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Dhanurasana – 4

Dhanu means a bow. The hands here are used like a bow-string to pull the head, trunk and legs up and the posture resembles a bent bow.


1 . Lie full length on the floor on the stomach, face downwards.

2. Exhale and bend the knees. Stretch the arms back and hold the left ankle with the left hand and the right ankle with the right hand. Take two breaths.

3· Now exhale completely and pull the legs up by raising the knees above the floor, and simultaneously lift the chest off the floor. The arms and hands act like a bow-string to tauten the body like a bent bow.

4· Lift up the head and pull it as far back as possible. Do not rest either the ribs or the pelvic bones on the floor. Only the abdomen bears the weight of the body on the floor.

5· While raising the legs do not join them at the knees, for then the legs will not be lifted high enough. After the full stretch upwards has been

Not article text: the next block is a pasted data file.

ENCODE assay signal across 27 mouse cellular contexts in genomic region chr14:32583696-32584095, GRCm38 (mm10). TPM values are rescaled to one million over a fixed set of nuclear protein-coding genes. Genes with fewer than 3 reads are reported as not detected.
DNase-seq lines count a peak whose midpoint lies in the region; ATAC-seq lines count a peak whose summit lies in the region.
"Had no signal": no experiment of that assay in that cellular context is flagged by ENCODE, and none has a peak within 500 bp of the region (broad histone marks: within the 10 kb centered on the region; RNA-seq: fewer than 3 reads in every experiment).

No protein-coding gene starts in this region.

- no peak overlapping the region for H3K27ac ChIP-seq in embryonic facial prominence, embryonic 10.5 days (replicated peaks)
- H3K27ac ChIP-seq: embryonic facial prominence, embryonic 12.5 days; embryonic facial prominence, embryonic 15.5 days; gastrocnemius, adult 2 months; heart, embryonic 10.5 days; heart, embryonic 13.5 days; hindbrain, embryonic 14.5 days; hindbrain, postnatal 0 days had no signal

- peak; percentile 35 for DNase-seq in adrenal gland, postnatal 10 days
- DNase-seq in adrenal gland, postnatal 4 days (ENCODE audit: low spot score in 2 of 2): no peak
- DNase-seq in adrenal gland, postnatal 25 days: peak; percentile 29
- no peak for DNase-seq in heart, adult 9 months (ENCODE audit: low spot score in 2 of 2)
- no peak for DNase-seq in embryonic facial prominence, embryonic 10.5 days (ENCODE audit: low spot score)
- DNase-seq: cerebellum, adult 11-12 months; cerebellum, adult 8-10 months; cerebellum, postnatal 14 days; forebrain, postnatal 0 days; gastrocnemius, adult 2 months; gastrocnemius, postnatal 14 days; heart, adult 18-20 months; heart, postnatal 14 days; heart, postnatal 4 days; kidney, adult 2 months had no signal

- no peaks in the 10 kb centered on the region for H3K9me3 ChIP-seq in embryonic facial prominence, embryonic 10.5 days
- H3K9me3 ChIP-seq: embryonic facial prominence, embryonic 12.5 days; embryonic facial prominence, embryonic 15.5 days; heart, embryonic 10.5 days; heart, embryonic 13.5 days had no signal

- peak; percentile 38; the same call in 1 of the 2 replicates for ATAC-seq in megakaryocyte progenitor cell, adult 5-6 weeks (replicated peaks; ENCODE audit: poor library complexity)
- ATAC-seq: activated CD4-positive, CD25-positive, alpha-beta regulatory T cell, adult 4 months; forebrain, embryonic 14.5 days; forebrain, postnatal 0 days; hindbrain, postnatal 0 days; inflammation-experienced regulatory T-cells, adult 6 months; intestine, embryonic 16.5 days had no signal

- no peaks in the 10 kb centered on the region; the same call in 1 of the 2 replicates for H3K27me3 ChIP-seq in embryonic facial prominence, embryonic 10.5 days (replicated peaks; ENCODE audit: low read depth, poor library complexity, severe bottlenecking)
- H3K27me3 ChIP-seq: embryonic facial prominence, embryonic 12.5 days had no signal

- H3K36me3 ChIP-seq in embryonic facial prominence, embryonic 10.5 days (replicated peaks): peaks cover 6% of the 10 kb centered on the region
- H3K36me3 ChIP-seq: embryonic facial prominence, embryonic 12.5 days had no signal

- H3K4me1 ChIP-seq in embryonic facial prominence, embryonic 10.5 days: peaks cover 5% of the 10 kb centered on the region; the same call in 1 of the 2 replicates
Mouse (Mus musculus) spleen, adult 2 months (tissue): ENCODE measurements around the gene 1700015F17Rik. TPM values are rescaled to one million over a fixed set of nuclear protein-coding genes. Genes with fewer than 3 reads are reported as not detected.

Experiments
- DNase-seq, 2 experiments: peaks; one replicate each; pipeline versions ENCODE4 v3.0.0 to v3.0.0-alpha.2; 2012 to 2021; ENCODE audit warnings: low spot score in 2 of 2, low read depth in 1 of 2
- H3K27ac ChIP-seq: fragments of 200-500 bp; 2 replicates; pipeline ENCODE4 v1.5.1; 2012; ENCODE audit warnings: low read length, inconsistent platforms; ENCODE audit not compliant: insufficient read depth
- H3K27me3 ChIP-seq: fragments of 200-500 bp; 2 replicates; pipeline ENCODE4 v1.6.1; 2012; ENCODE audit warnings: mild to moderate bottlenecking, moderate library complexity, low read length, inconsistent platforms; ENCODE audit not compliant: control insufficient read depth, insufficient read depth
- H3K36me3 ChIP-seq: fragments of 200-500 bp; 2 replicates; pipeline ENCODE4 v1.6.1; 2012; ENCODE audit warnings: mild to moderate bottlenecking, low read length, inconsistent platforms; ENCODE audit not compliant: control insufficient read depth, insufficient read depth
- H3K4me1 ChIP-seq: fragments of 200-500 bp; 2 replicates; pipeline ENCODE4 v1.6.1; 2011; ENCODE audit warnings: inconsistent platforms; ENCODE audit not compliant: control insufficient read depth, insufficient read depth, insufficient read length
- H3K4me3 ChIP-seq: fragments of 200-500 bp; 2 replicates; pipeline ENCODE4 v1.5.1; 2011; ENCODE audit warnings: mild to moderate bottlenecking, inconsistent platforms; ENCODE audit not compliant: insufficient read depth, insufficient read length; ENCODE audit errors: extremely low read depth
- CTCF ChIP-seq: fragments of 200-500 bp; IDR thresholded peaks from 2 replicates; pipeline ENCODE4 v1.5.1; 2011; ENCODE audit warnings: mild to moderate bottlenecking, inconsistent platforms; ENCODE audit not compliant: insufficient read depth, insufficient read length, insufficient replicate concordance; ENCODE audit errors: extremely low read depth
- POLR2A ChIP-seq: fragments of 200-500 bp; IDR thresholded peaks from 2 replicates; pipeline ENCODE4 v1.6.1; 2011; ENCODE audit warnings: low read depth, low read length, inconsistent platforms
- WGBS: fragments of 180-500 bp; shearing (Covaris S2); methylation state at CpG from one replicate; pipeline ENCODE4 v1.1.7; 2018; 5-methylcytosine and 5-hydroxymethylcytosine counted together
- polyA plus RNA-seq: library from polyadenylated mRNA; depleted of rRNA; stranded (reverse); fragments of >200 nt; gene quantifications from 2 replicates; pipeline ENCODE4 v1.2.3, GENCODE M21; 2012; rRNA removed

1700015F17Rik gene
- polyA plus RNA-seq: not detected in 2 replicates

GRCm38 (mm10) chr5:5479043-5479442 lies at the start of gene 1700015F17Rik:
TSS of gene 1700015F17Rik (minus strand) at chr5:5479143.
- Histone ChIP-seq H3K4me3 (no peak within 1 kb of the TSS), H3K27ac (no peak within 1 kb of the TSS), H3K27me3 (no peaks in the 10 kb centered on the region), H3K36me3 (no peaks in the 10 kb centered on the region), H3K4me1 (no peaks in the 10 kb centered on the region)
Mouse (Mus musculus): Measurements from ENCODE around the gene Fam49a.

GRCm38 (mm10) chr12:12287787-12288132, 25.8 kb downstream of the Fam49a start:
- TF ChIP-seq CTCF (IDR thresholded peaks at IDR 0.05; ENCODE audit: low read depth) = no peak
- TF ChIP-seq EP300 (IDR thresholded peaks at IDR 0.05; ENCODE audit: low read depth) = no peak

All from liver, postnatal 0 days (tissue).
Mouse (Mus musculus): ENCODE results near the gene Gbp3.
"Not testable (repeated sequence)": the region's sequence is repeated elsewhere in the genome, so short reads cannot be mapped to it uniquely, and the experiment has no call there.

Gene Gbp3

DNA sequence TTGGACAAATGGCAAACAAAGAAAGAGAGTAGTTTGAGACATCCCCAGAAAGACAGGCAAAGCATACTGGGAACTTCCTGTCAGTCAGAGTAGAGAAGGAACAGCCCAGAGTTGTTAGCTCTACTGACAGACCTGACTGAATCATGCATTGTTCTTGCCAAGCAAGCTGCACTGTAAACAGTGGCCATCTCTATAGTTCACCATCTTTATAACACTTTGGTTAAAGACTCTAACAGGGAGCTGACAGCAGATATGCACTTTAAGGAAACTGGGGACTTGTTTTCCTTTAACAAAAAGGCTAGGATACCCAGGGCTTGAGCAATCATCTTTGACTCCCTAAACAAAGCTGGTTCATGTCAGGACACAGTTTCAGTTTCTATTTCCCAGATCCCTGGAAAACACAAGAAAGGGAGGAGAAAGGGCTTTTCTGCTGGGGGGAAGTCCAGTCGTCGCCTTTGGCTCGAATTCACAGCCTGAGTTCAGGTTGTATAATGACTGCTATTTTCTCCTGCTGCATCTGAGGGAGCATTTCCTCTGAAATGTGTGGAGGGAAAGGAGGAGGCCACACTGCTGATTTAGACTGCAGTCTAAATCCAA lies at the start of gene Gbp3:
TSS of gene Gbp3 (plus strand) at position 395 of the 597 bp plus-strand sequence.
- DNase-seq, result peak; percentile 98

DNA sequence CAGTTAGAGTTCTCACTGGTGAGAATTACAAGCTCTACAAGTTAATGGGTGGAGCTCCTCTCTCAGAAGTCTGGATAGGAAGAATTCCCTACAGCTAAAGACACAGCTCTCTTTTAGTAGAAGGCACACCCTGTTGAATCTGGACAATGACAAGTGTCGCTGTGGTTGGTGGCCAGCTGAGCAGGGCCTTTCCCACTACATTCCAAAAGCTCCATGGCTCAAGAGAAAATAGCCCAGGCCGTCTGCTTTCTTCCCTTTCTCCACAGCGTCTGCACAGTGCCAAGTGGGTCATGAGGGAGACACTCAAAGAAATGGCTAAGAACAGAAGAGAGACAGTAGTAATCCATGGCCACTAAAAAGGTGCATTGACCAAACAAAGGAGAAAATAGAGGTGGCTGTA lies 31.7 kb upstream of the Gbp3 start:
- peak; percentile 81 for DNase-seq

achieved, join together the thighs, the knees and the ankles.

6. Since the abdomen is extended, the breathing will be fast, but do not worry about it. Stay in the pose to your capacity from 20 seconds to one minute.

7· Then, with an exhalation, release the ankles, stretch the legs straight, bring the head and the legs back to the floor and relax.


In this posture the spine is stretched back. Elderly people do not normally do this, so their spines get rigid. This asana brings back elasticity to the spine and tones the abdominal organs. In my experience, persons suffer­ ing from slipped discs have obtained relief by the regular practice of Dhanurasana and Salabhasana  without being forced to rest or to undergo surgical treatment.

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[X]. Light on Yoga; The Bible of Modern Yoga By B.K.S IYENGAR, 1979.

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